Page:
Hinauri is the sister,
And Rupe is her brother,
But how came he here?
Came he by travelling on the earth,
Or came he through the air?
Let your path be through the air.'

As soon as Rupe had ceased his lamentation of welcome to his sister, she commenced hers, and answered him, saying:

'Rupe is the brother,
And Hina is his young sister,
But how came he here?
Came he by travelling on the earth,
Or came he through the air?
Let your path be now upwards through the air
To Rehua.'

Hardly had his young sister finished repeating

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this poem, before Rupe had caught her up with her new-born baby: in a moment they were gone. Thus the brother and sister departed together, with the infant, carrying with them the placenta to bury it with the usual rites; and they ascended up to Rehua, and as they passed through the air, the placenta was accidentally dropped, and falling into the sea, was devoured by a shark, and this circumstance was what caused the multitude of large eggs which are now found in the inside of the shark.

At length the brother and sister arrived at the dwelling-place of Rehua, which was called Te Putahi-nui-o-Rehua. The old man was unable to keep his court-yard clean for himself, and his people neglected to do so from idleness; thus it was left in a very filthy state. Rupe, who was displeased at seeing this, one day said to Rehua: 'Oh, Rehua, they leave this court-yard of yours in a very filthy state'; and then he added: 'Your people are such a set of lazy rogues, that if every mess of dirt was a lizard, I doubt if they could even take the trouble to touch its tail to make it run away'; and this saying passed into a proverb.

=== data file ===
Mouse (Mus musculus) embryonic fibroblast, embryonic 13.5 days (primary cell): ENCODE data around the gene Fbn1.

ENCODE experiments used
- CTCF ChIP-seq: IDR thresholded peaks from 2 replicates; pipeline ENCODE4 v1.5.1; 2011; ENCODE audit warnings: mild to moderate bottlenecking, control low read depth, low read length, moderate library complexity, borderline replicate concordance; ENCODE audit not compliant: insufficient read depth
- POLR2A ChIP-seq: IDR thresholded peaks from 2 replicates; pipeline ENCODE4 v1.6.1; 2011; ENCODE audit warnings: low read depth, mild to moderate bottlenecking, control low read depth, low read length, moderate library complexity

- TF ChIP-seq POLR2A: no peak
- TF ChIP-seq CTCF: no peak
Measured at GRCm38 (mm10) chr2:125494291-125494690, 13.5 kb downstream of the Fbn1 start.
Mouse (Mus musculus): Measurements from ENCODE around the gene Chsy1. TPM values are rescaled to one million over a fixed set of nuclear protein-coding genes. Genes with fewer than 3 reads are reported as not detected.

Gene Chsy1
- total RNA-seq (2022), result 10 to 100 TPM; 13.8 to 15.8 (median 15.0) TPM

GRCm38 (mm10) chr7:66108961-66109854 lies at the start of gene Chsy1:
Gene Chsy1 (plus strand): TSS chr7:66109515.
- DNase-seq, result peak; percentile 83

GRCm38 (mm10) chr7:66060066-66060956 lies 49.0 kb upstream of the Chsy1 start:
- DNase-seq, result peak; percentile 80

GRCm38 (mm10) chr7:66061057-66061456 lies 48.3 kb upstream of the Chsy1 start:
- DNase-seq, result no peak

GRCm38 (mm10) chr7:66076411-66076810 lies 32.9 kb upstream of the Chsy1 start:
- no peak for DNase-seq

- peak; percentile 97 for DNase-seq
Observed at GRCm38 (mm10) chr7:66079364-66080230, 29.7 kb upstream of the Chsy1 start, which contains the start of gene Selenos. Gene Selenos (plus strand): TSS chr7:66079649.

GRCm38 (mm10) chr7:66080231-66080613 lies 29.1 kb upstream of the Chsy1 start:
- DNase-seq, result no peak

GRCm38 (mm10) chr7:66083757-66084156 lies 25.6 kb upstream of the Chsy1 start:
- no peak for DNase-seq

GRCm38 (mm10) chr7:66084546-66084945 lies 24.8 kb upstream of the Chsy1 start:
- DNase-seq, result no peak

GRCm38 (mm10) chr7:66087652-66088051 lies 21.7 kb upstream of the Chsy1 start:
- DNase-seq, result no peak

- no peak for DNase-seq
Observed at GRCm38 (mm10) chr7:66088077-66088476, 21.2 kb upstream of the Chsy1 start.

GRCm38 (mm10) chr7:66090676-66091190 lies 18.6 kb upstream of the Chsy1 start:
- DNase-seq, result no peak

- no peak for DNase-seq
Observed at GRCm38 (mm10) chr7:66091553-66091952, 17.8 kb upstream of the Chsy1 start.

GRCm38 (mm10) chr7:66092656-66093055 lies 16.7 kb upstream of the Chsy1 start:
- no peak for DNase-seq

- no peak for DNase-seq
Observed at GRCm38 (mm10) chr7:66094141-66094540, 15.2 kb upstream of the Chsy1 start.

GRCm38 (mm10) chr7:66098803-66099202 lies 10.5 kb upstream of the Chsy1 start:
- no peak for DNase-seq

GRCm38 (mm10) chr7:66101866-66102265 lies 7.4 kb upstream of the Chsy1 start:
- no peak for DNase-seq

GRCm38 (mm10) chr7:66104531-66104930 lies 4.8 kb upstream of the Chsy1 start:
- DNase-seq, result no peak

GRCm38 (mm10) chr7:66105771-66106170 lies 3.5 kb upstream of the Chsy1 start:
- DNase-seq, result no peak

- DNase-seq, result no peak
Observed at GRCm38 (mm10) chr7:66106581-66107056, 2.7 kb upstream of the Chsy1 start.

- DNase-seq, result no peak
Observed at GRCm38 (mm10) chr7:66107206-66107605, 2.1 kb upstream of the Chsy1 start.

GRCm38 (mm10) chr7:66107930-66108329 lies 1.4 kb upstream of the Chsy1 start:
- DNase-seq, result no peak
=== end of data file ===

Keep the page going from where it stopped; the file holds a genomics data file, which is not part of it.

At last, Rupe thought that he could clean and beautify, in some respects, Rehua's dwelling for him, so he made two wooden shovels for his work, one of which he called Tahitahia, and the other Rake-rakea, and with them he quite cleansed and purified Rehua's court-yard. He then added a building to Rehua's dwelling, but fixing one of the beams of it badly, Rehua's son Kaitangata, was one day killed from hanging on to this beam, which giving way and springing back, he was thrown down and died, and his blood running about over part of the heavens stained them, and formed what we now call a ruddiness in the sky; when, therefore, a red and ruddy tinge is seen in the heavens, men say: 'Ah! Kaitangata stained the heavens with his blood.'

p. 64

Rupe's first name was Maui-mua; it was after he was transformed into a bird that he took the name of Rupe. 1


58:1 See .

64:1 The part of the tradition which relates to the death of Kaitangata is considerably shortened in the translation, as not being likely to interest the European reader.